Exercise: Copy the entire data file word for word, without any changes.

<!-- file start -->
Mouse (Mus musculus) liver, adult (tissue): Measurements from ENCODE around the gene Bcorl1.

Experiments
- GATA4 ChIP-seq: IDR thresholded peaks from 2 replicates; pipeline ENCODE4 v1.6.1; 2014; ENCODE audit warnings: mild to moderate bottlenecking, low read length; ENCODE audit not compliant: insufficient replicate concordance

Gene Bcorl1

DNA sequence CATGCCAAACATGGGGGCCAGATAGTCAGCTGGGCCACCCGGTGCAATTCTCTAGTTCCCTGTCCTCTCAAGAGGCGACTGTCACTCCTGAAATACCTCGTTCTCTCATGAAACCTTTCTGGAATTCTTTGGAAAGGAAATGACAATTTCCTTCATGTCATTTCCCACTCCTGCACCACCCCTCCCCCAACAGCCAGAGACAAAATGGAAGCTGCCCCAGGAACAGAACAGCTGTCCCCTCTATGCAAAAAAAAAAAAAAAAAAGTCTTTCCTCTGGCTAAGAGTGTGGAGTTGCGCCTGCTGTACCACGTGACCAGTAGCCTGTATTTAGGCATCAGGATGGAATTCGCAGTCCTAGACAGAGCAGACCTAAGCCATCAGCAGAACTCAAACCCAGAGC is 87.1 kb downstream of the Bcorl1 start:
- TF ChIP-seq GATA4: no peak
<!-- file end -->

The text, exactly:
Mouse (Mus musculus) liver, adult (tissue): Measurements from ENCODE around the gene Bcorl1.

Experiments
- GATA4 ChIP-seq: IDR thresholded peaks from 2 replicates; pipeline ENCODE4 v1.6.1; 2014; ENCODE audit warnings: mild to moderate bottlenecking, low read length; ENCODE audit not compliant: insufficient replicate concordance

Gene Bcorl1

DNA sequence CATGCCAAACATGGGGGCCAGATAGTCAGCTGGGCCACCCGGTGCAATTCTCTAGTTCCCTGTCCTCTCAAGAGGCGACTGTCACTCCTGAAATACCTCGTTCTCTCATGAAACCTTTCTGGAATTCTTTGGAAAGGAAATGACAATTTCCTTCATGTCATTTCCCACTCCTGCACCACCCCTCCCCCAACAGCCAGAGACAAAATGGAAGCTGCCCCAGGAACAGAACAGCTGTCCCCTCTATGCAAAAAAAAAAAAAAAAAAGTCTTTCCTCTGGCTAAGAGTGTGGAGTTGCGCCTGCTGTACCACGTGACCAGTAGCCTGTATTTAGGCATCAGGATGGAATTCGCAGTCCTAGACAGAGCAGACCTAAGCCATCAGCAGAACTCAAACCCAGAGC is 87.1 kb downstream of the Bcorl1 start:
- TF ChIP-seq GATA4: no peak